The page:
The Hernando County Department of Emergency Management is exploring the possibility of establishing a monoclonal antibody treatment clinic here.
According to Hernando County Public Information Coordinator Kasey Kupcik – Hyde on Aug. 28, the Board of County Commissioners (BOCC) has asked Emergency Management Director James Coleman to open and manage a monoclonal antibodies treatment site.
“We have been working with partners, including both local hospital systems and FDEM, to analyze the need for such service and determine what resources are available at the local level to open a clinic,” Kupcik – Hyde said.
According to reports, Coleman told the BOCC that CDR Maguire would manage appointments at the prospective Hernando County clinic site.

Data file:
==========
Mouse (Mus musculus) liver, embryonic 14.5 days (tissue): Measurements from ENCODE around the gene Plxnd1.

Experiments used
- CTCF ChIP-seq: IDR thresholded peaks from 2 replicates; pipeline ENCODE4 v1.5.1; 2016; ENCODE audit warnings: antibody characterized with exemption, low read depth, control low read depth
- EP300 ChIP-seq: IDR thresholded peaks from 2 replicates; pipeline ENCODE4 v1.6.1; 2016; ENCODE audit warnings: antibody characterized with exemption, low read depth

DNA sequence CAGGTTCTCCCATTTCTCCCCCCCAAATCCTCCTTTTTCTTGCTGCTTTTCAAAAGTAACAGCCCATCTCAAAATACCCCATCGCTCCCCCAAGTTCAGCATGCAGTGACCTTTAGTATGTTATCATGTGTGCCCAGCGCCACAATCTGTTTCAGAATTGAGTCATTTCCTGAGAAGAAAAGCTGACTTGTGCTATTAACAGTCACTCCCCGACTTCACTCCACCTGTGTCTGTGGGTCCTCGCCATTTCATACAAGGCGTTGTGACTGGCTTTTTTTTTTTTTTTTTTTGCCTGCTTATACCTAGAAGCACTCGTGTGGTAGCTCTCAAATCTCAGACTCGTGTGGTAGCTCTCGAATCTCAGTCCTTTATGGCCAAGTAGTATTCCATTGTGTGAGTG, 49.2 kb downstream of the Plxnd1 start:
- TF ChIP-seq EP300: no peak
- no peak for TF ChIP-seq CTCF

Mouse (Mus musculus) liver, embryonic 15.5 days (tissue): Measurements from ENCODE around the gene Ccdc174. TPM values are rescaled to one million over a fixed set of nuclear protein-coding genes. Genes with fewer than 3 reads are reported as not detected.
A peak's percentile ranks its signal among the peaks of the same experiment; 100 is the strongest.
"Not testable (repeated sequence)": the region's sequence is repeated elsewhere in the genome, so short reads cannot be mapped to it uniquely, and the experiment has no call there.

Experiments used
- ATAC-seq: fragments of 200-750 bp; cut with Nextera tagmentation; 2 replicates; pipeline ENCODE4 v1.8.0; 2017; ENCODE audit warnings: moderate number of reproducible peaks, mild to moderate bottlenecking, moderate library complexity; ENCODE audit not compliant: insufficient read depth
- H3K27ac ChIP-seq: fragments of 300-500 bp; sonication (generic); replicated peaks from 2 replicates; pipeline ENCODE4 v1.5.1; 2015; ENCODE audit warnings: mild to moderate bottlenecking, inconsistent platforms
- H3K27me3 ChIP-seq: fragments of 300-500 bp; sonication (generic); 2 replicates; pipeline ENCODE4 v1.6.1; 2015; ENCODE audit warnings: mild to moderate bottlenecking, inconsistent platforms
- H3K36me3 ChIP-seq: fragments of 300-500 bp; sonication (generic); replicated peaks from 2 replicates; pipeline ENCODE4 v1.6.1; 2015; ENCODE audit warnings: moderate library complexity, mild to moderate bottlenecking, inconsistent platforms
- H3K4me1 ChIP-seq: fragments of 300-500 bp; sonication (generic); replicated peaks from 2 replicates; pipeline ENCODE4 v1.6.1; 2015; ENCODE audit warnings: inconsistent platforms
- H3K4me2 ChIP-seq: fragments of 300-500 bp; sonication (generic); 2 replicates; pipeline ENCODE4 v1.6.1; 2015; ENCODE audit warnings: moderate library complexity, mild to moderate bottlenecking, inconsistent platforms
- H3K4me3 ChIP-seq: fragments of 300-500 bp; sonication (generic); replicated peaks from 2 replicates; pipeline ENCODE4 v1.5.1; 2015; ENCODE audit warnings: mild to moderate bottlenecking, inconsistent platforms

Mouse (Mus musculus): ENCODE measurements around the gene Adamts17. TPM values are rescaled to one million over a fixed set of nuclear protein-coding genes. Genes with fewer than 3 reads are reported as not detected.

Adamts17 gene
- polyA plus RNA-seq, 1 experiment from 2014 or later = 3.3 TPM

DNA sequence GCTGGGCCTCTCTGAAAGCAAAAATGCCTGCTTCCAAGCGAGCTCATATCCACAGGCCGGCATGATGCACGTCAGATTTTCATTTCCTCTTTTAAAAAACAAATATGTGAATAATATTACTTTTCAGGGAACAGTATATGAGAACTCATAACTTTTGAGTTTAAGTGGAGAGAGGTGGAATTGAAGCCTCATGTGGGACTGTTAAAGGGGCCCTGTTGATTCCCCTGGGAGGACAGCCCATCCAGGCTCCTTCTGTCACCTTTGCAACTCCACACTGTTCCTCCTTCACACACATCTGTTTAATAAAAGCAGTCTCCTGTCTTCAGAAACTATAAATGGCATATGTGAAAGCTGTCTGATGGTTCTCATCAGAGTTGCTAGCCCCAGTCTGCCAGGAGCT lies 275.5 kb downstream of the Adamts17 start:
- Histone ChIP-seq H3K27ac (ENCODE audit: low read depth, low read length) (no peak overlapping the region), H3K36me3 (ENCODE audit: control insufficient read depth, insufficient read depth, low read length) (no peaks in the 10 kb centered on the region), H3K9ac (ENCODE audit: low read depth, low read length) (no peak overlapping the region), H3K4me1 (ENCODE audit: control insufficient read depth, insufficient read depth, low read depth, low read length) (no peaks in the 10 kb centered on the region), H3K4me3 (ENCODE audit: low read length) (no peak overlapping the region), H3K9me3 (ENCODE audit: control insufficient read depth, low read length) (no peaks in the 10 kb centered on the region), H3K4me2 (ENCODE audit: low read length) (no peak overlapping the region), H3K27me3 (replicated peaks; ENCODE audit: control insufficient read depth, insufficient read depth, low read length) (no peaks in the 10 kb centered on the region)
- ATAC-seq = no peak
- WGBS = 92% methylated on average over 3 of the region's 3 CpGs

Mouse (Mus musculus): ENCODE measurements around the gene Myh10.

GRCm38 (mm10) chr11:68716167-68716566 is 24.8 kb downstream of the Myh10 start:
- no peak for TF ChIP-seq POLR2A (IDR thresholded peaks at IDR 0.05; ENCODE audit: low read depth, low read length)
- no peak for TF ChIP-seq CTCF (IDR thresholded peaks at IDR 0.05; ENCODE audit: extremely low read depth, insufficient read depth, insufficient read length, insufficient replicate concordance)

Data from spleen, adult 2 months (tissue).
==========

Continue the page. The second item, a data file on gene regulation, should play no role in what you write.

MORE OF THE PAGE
However CDR Spokesman Steve Vancore said that the firm had not been notified of a Hernando County site.
“We have not been notified by the state that if there is a (Hernando County) site, that we will be the contractor for that site.”
No one from the Florida Department of Health was available for comment.
Monoclonal antibody treatments are antibody cocktails that if given early after a COVID-19 diagnosis boost the immune system. Treatments consist of three shots – one in each arm and one in the stomach – or an infusion. They are available without a doctor’s order to anyone age 12 or older who is at high risk for severe COVID-19 illness, and are offered free of charge at designated clinics.
There are 21 monoclonal antibody treatment clinic sites located throughout Florida. The closest to Hernando County is the clinic that opened last month at the Pasco Fasano Center in Hudson.
Meanwhile, the Hernando County clinic feasibility study remains ongoing.
“Staff continues to work through that analysis and will have a report for the BOCC soon,” Kupcik – Hyde said.